Austenland (Movie Review 2013)

Keri Russel, JJ Feild, Jennifer Coolidge, Bret McKenzie, and Jane Seymour star in the mildly (and I mean mildly) entertaining movie about an obsessed Jane Austen fan who sets off to England for a dream vacation. Her dream, of course, is to be transported back into time by living in an English manor house, filled with Regency era characters, costumes, and lifestyles.  Unable to find her perfect Mr. Darcy in life, she hopes to at least find him in a short, fantasy-filled vacation.
Unlike the series Lost in Austen, she acclimates fairly well to her surroundings.  Of course, everyone is really in the 21st century, though they are encouraged to live in the early 19th century.  The ladies pay to stay in a house full of actors from the footmen to the other guests, in the hopes that at their last night they have received a proposal of marriage from one of the cast.
Jennifer Coolidge, as usual, plays a rather ditzy blonde.  JJ Feild is the resident snobbish Darcy-type.  Bret McKenzie is the servant help, though he comes across as just another modern employee taking care of the horses and landscape. Keri Russell, who plays Jane (of course) Hayes, is the modern woman looking to fulfill her Austen fantasies.
Even though Jane arrives filled with anticipation, she seems to teeter between reality and fantasy. She has purchased the “cheap” package and is relegated to the servant quarters for her room upon arrival. The other guests are lodging in the opulent surroundings. During her stay she becomes attached to what she thinks is the real-life help, rather than being attracted to the snobbish Darcy-type actor.  As the story plays out, each character falls for someone either in their fantasy world or in reality.  However, I won’t tell you who is who.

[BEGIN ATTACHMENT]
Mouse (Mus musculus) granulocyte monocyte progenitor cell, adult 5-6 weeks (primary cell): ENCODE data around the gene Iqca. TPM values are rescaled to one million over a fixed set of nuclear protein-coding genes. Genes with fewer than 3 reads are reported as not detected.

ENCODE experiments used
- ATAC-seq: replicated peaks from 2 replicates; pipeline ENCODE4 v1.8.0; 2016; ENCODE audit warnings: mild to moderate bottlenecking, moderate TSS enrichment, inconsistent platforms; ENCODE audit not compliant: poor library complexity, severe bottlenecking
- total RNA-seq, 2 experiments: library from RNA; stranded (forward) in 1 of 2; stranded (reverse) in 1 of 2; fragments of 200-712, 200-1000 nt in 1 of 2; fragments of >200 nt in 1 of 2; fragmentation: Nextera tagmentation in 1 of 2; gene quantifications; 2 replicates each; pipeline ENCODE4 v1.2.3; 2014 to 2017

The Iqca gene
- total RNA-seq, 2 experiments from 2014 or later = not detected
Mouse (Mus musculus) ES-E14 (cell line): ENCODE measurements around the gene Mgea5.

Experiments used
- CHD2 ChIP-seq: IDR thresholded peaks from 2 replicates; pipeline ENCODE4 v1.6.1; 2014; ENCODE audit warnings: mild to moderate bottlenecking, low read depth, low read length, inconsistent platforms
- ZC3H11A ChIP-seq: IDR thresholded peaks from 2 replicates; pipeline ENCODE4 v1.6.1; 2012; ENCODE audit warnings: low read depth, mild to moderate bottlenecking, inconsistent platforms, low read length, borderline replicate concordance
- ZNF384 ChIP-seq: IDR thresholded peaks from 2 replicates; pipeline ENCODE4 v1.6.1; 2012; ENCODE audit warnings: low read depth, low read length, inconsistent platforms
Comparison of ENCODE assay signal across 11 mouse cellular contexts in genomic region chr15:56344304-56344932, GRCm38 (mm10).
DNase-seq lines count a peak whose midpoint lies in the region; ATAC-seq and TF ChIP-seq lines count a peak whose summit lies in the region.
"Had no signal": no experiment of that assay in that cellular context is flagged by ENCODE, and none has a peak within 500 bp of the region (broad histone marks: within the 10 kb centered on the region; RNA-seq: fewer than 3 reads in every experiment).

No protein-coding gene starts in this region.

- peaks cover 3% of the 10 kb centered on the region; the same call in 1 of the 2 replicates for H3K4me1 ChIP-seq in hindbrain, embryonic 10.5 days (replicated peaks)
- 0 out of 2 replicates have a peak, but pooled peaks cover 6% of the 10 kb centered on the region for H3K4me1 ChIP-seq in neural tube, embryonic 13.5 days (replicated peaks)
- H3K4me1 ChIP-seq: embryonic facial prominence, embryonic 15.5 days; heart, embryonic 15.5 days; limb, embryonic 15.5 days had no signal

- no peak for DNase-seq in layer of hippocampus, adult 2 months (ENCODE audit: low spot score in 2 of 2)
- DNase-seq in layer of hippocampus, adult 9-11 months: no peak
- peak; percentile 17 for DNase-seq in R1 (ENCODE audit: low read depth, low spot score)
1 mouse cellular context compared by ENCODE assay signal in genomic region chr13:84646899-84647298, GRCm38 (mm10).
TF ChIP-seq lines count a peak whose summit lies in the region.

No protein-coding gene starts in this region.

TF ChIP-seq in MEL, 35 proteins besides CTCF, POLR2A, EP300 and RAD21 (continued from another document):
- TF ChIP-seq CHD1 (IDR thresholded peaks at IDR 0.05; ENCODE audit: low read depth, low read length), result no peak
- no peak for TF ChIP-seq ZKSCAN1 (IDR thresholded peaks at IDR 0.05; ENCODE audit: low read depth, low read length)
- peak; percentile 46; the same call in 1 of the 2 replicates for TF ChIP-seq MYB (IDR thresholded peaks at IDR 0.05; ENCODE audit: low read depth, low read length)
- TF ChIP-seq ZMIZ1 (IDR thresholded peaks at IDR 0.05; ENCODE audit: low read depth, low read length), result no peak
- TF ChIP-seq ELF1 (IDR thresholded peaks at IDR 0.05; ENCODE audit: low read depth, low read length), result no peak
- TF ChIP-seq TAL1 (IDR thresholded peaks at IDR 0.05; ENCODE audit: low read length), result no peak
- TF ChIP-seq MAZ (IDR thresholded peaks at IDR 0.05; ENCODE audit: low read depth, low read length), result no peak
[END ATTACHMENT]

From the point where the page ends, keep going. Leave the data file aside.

The movie is mildly entertaining and not as good as Lost in Austen.  Probably the best part is when the man she eventually falls in love with declares his feelings. When she balks they are still living a fantasy, he says in his dreamy English accent, “But Jane, don’t you understand. You are my fantasy.”  (Or something along those lines.)  Then the romantic kiss.
In any event, it’s a weak three kernel story and currently streaming on Amazon.
PS – As for me, I’m not really a Darcy girl.  I’m more the Captain Wentworth type from Persuasion by Jane Austen.    “Dare not say that man forgets sooner than woman, that his love has an earlier death. I have loved none but you.”

HER (Movie Review 2014)

If you haven’t seen it, you might enjoy it – then again, you might not. It’s a movie about the human need to connect.

Set a few decades ahead of 2014, HER is about a society that is in touch with technology.  If you think it’s bad now with everyone’s telephone in their face, you’ve seen nothing yet.  Society is technology hyped, though I can’t say that the fashions have evolved much in the movie.
Basically, it’s about a man going through a divorce, who is lonely and broken. His dating endeavors have not been going well.  Theodore finds it hard to connect and open up to anyone – even his former wife.  However, when he’s given the opportunity to buy the latest technology – an OS (operating system) – his life changes.